The past Sundays have been rich with central images from our faith.
1) Jesus asking the Father to release him from the cross (Passion Sunday)
2) His passion and death (Holy Week)
3) The days of waiting (Good Friday, Holy Saturday)
4) The empty tomb and the barely-believed appearances (Easter)
5) His leaving this world, going back to the Father from whom he came (Ascension)
6) The Spirit of Jesus, God, still living after all, alive within us, pitching its tent in our hearts and souls, coming closer to us than we can come to ourselves (Pentecost)
Moving images, deep and piercing and rewarding. Perhaps they are enough for our prayer this week: remembering, in silence and depth.
But if you would like, we could look though those images together, connecting them with the readings for this Sunday. Clarity can come from such looking
1) Jesus asked the Father to release him from the cross. His whole life had been a testimony to the one he addressed as “Abba,” the same God known in the Hebrew Testament, well-known for ages. “Did anything so great ever happen before,” Moses cried out in the First Reading. “Was it ever heard of? Did a people ever hear the voice of God speaking from the midst of fire, as you did, and live?”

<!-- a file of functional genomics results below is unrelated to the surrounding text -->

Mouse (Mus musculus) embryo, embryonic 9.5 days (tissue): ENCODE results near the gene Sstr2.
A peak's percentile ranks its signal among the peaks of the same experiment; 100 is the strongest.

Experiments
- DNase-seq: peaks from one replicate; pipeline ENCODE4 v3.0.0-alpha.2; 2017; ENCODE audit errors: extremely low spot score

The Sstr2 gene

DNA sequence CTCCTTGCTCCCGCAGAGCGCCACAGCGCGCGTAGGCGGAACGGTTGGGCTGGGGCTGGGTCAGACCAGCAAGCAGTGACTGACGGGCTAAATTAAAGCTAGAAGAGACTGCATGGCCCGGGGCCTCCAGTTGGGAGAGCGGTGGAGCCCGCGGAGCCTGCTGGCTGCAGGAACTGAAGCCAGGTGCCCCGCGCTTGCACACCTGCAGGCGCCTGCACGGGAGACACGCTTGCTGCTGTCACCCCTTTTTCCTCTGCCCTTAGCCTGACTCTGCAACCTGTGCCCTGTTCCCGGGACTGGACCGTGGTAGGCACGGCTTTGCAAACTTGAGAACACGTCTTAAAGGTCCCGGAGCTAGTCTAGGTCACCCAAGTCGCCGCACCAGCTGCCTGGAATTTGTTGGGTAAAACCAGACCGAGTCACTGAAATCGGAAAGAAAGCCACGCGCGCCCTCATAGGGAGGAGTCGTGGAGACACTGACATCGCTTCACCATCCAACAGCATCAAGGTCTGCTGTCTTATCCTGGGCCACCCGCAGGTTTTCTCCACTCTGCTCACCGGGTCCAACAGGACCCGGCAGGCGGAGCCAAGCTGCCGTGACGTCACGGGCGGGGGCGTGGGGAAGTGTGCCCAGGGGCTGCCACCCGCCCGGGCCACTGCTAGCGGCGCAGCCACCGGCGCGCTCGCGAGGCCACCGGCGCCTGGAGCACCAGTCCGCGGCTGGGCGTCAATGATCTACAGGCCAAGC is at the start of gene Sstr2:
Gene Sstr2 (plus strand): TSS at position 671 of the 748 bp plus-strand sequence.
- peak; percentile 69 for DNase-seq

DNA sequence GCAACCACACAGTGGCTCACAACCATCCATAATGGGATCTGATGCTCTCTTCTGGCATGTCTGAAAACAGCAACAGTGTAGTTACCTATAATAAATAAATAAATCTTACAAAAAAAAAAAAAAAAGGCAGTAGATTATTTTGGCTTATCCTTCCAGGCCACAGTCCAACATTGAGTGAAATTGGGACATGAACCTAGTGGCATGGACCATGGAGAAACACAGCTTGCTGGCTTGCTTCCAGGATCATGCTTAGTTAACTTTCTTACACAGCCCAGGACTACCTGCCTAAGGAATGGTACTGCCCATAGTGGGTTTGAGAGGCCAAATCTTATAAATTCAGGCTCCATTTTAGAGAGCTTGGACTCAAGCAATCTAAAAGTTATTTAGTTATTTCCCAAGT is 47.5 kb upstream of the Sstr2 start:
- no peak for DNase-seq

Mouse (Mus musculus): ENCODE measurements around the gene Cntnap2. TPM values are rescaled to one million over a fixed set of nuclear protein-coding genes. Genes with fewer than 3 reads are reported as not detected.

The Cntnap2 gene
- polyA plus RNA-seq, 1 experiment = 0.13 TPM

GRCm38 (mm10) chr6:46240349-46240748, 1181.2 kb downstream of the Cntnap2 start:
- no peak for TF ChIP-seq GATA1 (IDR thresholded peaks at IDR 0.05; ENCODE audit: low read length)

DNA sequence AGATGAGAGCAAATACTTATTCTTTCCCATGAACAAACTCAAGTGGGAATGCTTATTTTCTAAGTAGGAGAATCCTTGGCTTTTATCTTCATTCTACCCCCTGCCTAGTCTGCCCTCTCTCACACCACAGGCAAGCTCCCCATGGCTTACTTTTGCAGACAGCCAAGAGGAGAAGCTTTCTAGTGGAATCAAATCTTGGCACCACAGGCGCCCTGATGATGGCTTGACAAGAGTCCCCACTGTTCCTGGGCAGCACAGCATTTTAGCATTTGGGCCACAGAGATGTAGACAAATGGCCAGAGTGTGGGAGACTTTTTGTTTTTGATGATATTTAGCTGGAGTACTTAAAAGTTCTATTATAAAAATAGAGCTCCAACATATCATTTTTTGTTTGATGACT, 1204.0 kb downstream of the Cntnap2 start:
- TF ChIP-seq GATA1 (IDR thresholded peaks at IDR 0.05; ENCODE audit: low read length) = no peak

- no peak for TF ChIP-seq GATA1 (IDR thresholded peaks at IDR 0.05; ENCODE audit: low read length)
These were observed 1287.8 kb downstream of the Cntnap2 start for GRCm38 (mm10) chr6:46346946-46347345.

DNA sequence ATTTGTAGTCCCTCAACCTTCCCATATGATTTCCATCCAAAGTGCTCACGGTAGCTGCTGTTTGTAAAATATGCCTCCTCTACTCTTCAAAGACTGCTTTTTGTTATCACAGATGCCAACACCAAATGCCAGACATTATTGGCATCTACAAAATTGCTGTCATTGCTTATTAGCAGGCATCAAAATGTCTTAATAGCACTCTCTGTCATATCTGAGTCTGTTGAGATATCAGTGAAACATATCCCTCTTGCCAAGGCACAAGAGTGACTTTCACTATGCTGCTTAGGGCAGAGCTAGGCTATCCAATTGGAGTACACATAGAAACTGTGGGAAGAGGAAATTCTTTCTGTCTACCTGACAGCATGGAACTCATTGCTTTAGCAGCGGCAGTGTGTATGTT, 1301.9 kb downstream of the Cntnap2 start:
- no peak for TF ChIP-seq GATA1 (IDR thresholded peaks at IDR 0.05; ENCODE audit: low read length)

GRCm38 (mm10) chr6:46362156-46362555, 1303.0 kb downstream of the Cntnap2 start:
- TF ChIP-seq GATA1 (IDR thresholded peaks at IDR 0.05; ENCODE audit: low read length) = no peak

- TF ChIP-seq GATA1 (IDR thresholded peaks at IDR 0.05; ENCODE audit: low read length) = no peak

2) The Passion and death: Jesus’ request to be spared on the cross was heard. He was indeed saved from the sting of death, but only by plunging directly into it.
3) Christians remember all this and wait.
4) His life was love and that could not be killed. And neither could the grave be the final place for such love. The risen Jesus left his tomb behind. When he appeared to the apostles in this Sunday’s Gospel, they were a confused group. They fell down to worship him but simultaneously doubted. Like us maybe?
5) To help them, Jesus explained his life. He told them how life was to continue on earth, how they were to go out and themselves be the dwelling place of God on earth. Then he ascended.
6) His own Spirit would breathe within them, and for all ages their life-breath would be Christ’s life-breath. Paul tells us in the Second Reading that the Holy Spirit, the third “person” within God and Christ, makes us the children of God.
The transcendent God came as close as the cross. The Church, and the Trinity (which we know by its actions on earth) came to us not only by all the learned treatises throughout the ages but by our own experience. We are grateful to Augustine and Aquinas and Rahner and von Balthasar, et al, nevertheless, above all, we give our thanks to God who is love.
Father, Son and Holy Spirit.
So, what are we left with?
The face of God come to earth, revealed in the loving interactions that are the touch of the Trinity. We have become quietly the “heirs of God and joint heirs with Christ.” We are to “suffer with him so that we may also be glorified with him” (Second Reading).
Such a great commissioning.